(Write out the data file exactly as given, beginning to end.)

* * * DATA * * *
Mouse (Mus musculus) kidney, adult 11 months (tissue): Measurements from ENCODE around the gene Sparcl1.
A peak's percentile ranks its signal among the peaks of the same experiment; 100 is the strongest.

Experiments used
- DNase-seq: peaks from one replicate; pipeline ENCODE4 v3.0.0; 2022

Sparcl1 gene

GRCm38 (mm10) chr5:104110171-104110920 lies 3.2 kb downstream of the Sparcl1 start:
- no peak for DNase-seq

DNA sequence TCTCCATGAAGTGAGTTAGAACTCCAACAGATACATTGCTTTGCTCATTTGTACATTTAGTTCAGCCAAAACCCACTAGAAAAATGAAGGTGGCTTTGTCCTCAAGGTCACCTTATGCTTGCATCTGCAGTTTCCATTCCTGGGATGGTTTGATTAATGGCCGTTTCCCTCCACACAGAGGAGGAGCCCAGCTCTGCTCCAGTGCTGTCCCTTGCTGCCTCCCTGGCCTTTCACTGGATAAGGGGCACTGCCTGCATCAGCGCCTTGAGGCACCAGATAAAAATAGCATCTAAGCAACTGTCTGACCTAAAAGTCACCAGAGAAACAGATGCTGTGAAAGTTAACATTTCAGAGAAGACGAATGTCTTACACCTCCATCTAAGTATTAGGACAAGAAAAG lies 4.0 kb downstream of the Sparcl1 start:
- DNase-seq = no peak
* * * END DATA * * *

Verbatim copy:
Mouse (Mus musculus) kidney, adult 11 months (tissue): Measurements from ENCODE around the gene Sparcl1.
A peak's percentile ranks its signal among the peaks of the same experiment; 100 is the strongest.

Experiments used
- DNase-seq: peaks from one replicate; pipeline ENCODE4 v3.0.0; 2022

Sparcl1 gene

GRCm38 (mm10) chr5:104110171-104110920 lies 3.2 kb downstream of the Sparcl1 start:
- no peak for DNase-seq

DNA sequence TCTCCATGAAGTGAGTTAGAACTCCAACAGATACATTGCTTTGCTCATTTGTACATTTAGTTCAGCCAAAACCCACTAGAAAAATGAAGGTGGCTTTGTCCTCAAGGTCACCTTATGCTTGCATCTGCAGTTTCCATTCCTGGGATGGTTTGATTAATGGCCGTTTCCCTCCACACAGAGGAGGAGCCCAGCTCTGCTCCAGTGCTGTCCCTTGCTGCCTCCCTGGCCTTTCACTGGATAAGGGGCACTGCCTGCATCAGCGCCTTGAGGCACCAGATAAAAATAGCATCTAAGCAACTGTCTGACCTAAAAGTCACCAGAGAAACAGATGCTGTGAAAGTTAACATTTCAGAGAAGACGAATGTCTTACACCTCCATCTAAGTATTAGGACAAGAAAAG lies 4.0 kb downstream of the Sparcl1 start:
- DNase-seq = no peak